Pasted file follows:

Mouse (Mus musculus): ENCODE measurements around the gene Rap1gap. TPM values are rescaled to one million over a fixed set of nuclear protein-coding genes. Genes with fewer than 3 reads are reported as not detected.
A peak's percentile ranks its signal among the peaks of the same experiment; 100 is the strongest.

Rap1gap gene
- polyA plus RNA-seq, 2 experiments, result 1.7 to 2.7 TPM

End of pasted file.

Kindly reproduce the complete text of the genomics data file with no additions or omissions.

Mouse (Mus musculus): ENCODE measurements around the gene Rap1gap. TPM values are rescaled to one million over a fixed set of nuclear protein-coding genes. Genes with fewer than 3 reads are reported as not detected.
A peak's percentile ranks its signal among the peaks of the same experiment; 100 is the strongest.

Rap1gap gene
- polyA plus RNA-seq, 2 experiments, result 1.7 to 2.7 TPM